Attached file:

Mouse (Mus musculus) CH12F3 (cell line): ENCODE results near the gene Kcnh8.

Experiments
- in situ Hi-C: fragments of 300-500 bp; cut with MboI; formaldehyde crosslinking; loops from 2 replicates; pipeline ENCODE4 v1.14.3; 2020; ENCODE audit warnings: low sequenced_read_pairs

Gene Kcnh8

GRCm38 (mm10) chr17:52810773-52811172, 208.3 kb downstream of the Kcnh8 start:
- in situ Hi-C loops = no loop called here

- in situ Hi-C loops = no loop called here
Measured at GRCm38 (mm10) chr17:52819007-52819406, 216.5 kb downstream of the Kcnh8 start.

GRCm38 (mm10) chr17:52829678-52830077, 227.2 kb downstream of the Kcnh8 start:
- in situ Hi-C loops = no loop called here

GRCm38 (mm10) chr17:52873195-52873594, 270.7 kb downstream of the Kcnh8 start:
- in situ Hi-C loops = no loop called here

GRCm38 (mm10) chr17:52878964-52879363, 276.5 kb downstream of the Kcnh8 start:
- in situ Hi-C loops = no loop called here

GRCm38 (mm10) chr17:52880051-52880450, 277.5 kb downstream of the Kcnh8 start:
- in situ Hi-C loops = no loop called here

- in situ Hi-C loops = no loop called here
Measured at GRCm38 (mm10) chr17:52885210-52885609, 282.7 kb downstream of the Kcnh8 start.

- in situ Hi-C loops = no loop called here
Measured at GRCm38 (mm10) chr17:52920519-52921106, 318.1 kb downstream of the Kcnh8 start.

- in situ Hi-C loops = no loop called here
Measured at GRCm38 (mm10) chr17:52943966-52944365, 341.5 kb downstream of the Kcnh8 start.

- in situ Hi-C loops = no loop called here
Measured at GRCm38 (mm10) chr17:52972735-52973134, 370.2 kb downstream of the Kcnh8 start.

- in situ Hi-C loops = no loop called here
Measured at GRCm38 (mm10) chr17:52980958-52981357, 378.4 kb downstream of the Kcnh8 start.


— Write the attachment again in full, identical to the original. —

Mouse (Mus musculus) CH12F3 (cell line): ENCODE results near the gene Kcnh8.

Experiments
- in situ Hi-C: fragments of 300-500 bp; cut with MboI; formaldehyde crosslinking; loops from 2 replicates; pipeline ENCODE4 v1.14.3; 2020; ENCODE audit warnings: low sequenced_read_pairs

Gene Kcnh8

GRCm38 (mm10) chr17:52810773-52811172, 208.3 kb downstream of the Kcnh8 start:
- in situ Hi-C loops = no loop called here

- in situ Hi-C loops = no loop called here
Measured at GRCm38 (mm10) chr17:52819007-52819406, 216.5 kb downstream of the Kcnh8 start.

GRCm38 (mm10) chr17:52829678-52830077, 227.2 kb downstream of the Kcnh8 start:
- in situ Hi-C loops = no loop called here

GRCm38 (mm10) chr17:52873195-52873594, 270.7 kb downstream of the Kcnh8 start:
- in situ Hi-C loops = no loop called here

GRCm38 (mm10) chr17:52878964-52879363, 276.5 kb downstream of the Kcnh8 start:
- in situ Hi-C loops = no loop called here

GRCm38 (mm10) chr17:52880051-52880450, 277.5 kb downstream of the Kcnh8 start:
- in situ Hi-C loops = no loop called here

- in situ Hi-C loops = no loop called here
Measured at GRCm38 (mm10) chr17:52885210-52885609, 282.7 kb downstream of the Kcnh8 start.

- in situ Hi-C loops = no loop called here
Measured at GRCm38 (mm10) chr17:52920519-52921106, 318.1 kb downstream of the Kcnh8 start.

- in situ Hi-C loops = no loop called here
Measured at GRCm38 (mm10) chr17:52943966-52944365, 341.5 kb downstream of the Kcnh8 start.

- in situ Hi-C loops = no loop called here
Measured at GRCm38 (mm10) chr17:52972735-52973134, 370.2 kb downstream of the Kcnh8 start.

- in situ Hi-C loops = no loop called here
Measured at GRCm38 (mm10) chr17:52980958-52981357, 378.4 kb downstream of the Kcnh8 start.